By Amanda Gardner HealthDay Reporter

Updated on June 15, 2022

TUESDAY, July 2, 2002 (HealthDayNews) -- Although Latino youth are the largest racial and ethnic minority group of children in the United States, they face huge obstacles when it comes to getting adequate health care.

That's the conclusion of a task force of experts, who are calling for more research involving Latino children. Focusing on their specific problems could help in developing effective approaches to improving the health of underserved and high-risk populations around the country, the authors say in an article appearing in tomorrow's issue of the Journal of the American Medical Association.

"It's definitely a call to action. We think these are urgent priorities," says Dr. Glenn Flores, lead author of the study and an associate professor of pediatrics and public health at Boston University School of Medicine. "The bottom line for us is that we have a demographic surge going on, but the disparities in health and health care are persisting or getting worse. We're at a crisis point right now."

Latinos are currently the largest minority group of children (11.6 million) in the United States, representing 16 percent of the population younger than 18. In California, Latinos outnumber white children and in 2010, Latino children will exceed white children by 2 million.

The Latino population could serve as a sort of test model for other groups. "If we can think of interventions for this population, we can solve a lot of problems for all the nation's children," Flores says.

The report's conclusions are all too familiar to other experts in the field.

"Unfortunately, the findings are not surprising to many of us, particularly those of us who work with this population," says Dr. Adam Aponte, chairman of pediatrics and ambulatory care at North General Hospital in Harlem. "We've known that Latinos and other minorities have had an undue burden, and it's clear that Latinos have not been included in research."

Flores led a group of 13 experts from The Latino Consortium of the American Academy of Pediatrics Center for Child Health Research (CCHR), who were asked to identify and annotate critical research and policy issues impacting Latino children. In this case, Latino refers to all U.S. individuals whose origins can be traced to Spanish-speaking regions of Latin America, including the Caribbean, Mexico, Central America and South America.

Overall, the panelists report a bleak picture, with Latino youth more likely to suffer from depression and anxiety, more likely to be hospitalized or die from injuries, 13 times more likely than whites to be infected with tuberculosis, and more likely to have dental problems.

Latino children are also most likely of any other ethnic group in this country to be uninsured (the rate stands at 27 percent), are subject to at least 22 different barriers to health care, and often receive substandard care.

Of particular significance for future health problems, the panelists report that Latino boys are the most overweight and Latina girls the second most overweight racial/ethnic groups of U.S. children.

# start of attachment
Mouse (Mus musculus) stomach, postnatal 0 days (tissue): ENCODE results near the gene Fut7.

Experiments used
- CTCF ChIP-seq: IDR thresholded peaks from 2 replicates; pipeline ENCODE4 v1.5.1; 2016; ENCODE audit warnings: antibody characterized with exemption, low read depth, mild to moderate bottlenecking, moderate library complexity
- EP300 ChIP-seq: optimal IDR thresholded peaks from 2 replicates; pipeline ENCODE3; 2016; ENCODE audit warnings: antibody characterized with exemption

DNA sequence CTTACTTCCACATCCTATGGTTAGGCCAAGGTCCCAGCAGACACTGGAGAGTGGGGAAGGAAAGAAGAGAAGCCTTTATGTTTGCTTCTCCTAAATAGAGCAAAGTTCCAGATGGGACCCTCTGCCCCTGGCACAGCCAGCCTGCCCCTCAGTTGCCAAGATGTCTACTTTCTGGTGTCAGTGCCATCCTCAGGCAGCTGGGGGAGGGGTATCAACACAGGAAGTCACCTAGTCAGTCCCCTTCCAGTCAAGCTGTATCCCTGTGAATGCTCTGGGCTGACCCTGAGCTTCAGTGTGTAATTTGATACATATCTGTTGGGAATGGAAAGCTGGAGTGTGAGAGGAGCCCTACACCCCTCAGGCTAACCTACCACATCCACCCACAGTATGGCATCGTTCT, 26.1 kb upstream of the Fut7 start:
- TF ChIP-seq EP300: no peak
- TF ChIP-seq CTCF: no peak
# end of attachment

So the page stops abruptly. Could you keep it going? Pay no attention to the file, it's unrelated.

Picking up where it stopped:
"We're seeing more obese children at younger ages, kids 7 or 8 who are already morbidly obese," Aponte concurs. "We know that these children, as a result of this, have a higher risk of developing diabetes."

Studies show that Puerto Rican children have the highest prevalence of active asthma (11 percent) of any U.S. ethnic/racial group of children. Of the half million Latino children who have asthma, two-thirds are Puerto Rican.

Asthma is the leading admitting diagnosis for children at North General Hospital, accounting for 40 percent of pediatric admissions, Aponte says. The reasons for this are unclear.

Framing all of this are various cultural and linguistic considerations. Despite the large numbers of Latino children, only 3 percent of medical school faculty, 5 percent of pediatricians, 2.8 percent of dentists and 2 percent of nurses are Latino, the study reports.

Not only are more Latino participants needed in medical studies, more minority physicians need to be involved, say the study authors.

Someone who does not know the culture may not be able to deliver the best health care and might even compromise care.

"Understanding the culture is inherently important in delivering health care," says Aponte, who is Puerto Rican and grew up in Harlem. "When you prescribe something and you're culturally ignorant, the patients may not follow through." For example, a Latino family is unlikely to follow instructions to cut out rice and beans from their diet. They may, however, reduce portion sizes.

"The article highlights some of the problems, but clearly we need to get beyond the problems and start talking about solutions," Aponte says. "What are we doing as a society, as a country with regard to these issues?"

What To Do

For more information on Latino health, visit the National Alliance for Hispanic Health. You can also try the Centers for Disease Control and Prevention for health information relating to infants and children.

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